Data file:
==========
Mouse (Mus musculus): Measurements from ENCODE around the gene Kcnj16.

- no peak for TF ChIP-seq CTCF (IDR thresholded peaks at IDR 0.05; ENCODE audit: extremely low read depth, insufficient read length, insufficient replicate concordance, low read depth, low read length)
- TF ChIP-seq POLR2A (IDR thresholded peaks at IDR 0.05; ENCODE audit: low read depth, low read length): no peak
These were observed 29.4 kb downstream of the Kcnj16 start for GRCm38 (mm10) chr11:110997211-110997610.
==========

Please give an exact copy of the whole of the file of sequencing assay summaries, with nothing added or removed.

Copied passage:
Mouse (Mus musculus): Measurements from ENCODE around the gene Kcnj16.

- no peak for TF ChIP-seq CTCF (IDR thresholded peaks at IDR 0.05; ENCODE audit: extremely low read depth, insufficient read length, insufficient replicate concordance, low read depth, low read length)
- TF ChIP-seq POLR2A (IDR thresholded peaks at IDR 0.05; ENCODE audit: low read depth, low read length): no peak
These were observed 29.4 kb downstream of the Kcnj16 start for GRCm38 (mm10) chr11:110997211-110997610.